Rehm's talk show links stay-at-home moms and the world


November 18, 1993|By SUSAN REIMER

I first met Diane Rehm in the grocery store parking lot.

I was station hopping, and she was in her studio at WAMU-FM in Washington talking to a famous author or actor. It has been 10 years, but I remember the electricity of the connection she made with me that morning.

In the early days of motherhood at home, coming as it did off a fast-paced career in the news business, I felt isolated and my brain felt numb. Diane Rehm remedied that.

I would listen to her as I ran errands, did laundry or waited in the preschool car pool line, and when she signed off at noon each weekday, I felt as if I had read the books she talked about or spoken to the poets, authors and actors she so deeply and patiently plumbed.

And after she debriefed journalists on the week's headlines each Friday morning, I felt as if I had actually read the morning newspapers that some days stayed bundled on my porch till after dark.

Diane Rehm has talked often about how talk radio joins people, but she could not have known how true that was for me and other mothers like me. She rescued us from loneliness, informed us, joined us to the world again.

But on this day, Diane Rehm is a little disjointed. Today's 10 a.m. topic is Haiti, and an expert she had hoped to speak to from his Washington office is actually in Haiti. It is 9:30, and she hasn't heard from him. Worse, her 10:40 a.m. poet is stuck in Vermont. "Bruce," She shouts for her producer, Bruce Youngblood, and her voice arches, the way it gets when a caller says something preposterous.

Then it is 10 a.m. and the music is playing and Diane Rehm is saying, "Goooood morning." She opens with all three Haiti experts. As she juggles them, her voice is sharp and angular. She cuts them off when they pontificate. She calls them up short when they exaggerate the facts. During 40 minutes, she looks at her notes, but never at any of the experts.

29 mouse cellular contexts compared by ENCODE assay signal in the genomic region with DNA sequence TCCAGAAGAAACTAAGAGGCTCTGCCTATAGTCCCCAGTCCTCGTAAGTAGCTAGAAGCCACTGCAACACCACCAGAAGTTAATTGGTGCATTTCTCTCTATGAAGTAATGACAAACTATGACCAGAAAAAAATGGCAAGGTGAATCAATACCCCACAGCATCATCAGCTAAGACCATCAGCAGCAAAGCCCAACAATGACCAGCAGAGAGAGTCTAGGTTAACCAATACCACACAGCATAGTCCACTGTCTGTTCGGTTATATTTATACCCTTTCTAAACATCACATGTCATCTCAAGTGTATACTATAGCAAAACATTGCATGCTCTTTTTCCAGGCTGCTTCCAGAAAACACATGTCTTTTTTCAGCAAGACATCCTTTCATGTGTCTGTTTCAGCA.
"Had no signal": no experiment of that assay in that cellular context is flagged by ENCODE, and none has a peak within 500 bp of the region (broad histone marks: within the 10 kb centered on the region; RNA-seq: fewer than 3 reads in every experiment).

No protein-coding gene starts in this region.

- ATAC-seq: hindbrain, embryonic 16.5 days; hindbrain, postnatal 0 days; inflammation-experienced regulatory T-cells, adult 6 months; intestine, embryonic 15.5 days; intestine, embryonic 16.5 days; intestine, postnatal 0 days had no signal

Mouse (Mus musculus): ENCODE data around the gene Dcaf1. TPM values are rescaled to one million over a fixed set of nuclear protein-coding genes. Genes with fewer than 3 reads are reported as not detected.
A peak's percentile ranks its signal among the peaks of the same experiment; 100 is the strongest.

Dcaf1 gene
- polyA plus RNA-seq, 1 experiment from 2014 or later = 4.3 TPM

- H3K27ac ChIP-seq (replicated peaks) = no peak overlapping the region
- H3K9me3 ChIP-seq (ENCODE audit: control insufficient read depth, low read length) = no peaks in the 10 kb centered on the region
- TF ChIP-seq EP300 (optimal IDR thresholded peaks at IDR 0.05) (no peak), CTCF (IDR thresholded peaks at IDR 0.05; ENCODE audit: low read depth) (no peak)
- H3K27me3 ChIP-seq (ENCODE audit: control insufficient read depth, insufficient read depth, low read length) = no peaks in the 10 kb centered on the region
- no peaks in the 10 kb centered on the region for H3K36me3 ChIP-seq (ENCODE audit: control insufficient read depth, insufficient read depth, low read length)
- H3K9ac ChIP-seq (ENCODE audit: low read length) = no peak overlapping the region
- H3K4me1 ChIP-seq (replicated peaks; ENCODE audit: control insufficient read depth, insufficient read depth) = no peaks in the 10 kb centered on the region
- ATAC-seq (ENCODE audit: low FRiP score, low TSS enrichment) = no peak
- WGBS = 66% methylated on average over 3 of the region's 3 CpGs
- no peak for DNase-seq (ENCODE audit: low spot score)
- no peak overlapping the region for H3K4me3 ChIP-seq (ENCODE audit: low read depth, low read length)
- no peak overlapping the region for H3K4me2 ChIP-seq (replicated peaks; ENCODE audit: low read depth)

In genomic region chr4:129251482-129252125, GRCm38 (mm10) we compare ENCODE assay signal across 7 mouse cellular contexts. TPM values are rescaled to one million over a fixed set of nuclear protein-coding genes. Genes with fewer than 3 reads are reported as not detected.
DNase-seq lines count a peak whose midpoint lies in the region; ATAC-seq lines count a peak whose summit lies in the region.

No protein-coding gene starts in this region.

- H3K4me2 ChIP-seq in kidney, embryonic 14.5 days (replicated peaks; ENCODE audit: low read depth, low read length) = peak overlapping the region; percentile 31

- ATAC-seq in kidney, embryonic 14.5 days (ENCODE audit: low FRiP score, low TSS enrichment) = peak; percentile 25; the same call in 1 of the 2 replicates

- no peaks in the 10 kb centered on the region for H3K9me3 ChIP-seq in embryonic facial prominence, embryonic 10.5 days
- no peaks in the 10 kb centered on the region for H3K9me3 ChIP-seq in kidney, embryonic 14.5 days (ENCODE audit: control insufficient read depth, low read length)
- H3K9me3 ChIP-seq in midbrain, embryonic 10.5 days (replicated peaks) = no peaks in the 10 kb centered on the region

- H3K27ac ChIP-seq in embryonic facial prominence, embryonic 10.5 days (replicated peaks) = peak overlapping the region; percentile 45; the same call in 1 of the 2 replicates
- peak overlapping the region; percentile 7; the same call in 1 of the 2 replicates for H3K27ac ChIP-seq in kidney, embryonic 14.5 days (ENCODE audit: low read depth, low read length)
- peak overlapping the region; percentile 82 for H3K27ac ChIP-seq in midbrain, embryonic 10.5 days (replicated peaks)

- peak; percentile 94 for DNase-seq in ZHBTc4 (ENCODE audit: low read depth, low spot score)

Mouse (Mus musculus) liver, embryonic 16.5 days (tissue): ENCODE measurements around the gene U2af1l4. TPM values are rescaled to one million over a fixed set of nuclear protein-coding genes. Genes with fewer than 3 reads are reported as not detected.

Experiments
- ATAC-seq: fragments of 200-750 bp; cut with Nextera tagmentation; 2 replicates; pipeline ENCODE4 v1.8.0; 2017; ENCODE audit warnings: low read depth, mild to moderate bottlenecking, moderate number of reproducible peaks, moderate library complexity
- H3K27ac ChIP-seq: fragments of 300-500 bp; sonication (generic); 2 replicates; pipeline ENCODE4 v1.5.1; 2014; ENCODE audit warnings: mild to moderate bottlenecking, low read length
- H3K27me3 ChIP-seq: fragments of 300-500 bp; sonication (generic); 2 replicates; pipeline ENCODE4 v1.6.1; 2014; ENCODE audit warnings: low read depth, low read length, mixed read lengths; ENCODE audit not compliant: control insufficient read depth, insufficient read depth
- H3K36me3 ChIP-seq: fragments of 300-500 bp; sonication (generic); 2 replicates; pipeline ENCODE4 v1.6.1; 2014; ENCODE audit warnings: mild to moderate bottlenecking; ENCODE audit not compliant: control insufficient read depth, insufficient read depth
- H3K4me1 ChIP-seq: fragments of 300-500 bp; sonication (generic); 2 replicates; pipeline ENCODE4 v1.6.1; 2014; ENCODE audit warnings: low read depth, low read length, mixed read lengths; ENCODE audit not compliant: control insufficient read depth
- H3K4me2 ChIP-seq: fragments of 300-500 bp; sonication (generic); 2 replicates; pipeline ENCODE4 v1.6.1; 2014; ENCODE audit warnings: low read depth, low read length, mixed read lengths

When Donald Hall arrives for the second segment -- his airplane finally left Vermont -- he meets a different hostess. Her voice flows like melting butter, covering the poet with attention. Her eyes never leave him and her chin rests on her fist as he tells her what it is like to write poetry in the face of a fatal illness.

Every day from 10 a.m. to noon, you get both sides of Diane Rehm, the daughter of Arab immigrants who hoped only that she would learn to type and take shorthand. After 14 1/2 years on WAMU (88.5 FM), she has become one of Washington's journalistic heavyweights.

"One side of me is news-based, telling myself that you better get it right or everybody will tell me I got it wrong," says Ms. Rehm. "With the artists, the actors, the others, it is my soul that is connecting with them. That's why what I do is so rich."

She has given us wonderful glimpses into her life, a refined, intelligent life that those of us with small children can only daydream of. She has fresh garlic in her salad dressing each night at dinner with her husband of 34 years, John. She is as gleeful as a teen-ager planning her Saturday night out when she talks movies with Arch Campbell. She has a farm in Pennsylvania and two grown kids. There is 33-year-old David, studying for a doctorate in philosophy, and daughter Jennie, a third-year medical student.

She has no college degree -- her parents didn't even have books in English in the house -- and she stayed home for 13 years to raise her children. Never, when she volunteered at WAMU in 1973, did she imagine this for herself.

"Let me tell you something that explains about me," she says. "John and I spent the weekend at the farm and David came down to join us. When we got back to Washington, he called and said he'd had a blast, an absolute blast with us.

"My daughter and her husband are absolutely breaking their necks to get home for Thanksgiving.

"That means as much to me as anything else in my life."

Her audience of 110,000 is 50 percent male, but men make up 90 percent of the callers -- unless she is talking to a dancer, an author of children's stories, a playwright, then the callers are 99 percent women. Most are first-time callers and they stutter and their voices shake. But they speak so clearly from the heart.

Sometimes you can hear their children gurgling or wailing in the background. But the minds of those mothers still click and whir, and they find their voice for a few minutes. And like Diane Rehm, their souls reach out across the airwaves.

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